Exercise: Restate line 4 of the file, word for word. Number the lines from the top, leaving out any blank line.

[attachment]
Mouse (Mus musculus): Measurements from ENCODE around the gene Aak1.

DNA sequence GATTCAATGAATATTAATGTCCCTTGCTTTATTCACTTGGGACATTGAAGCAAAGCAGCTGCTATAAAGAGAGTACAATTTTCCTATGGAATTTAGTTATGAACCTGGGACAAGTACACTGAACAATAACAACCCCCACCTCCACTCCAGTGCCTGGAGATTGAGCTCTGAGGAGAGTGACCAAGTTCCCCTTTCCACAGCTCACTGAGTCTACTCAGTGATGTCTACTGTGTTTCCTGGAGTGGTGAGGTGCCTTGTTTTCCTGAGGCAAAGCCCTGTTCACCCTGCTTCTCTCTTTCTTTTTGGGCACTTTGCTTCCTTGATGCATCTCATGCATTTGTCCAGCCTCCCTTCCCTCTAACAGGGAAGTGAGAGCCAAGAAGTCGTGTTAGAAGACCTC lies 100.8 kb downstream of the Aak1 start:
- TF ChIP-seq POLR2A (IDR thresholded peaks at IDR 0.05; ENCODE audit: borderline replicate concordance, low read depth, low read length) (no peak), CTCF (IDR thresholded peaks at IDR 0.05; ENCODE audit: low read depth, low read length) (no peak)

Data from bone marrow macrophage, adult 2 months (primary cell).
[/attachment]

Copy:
Data from bone marrow macrophage, adult 2 months (primary cell).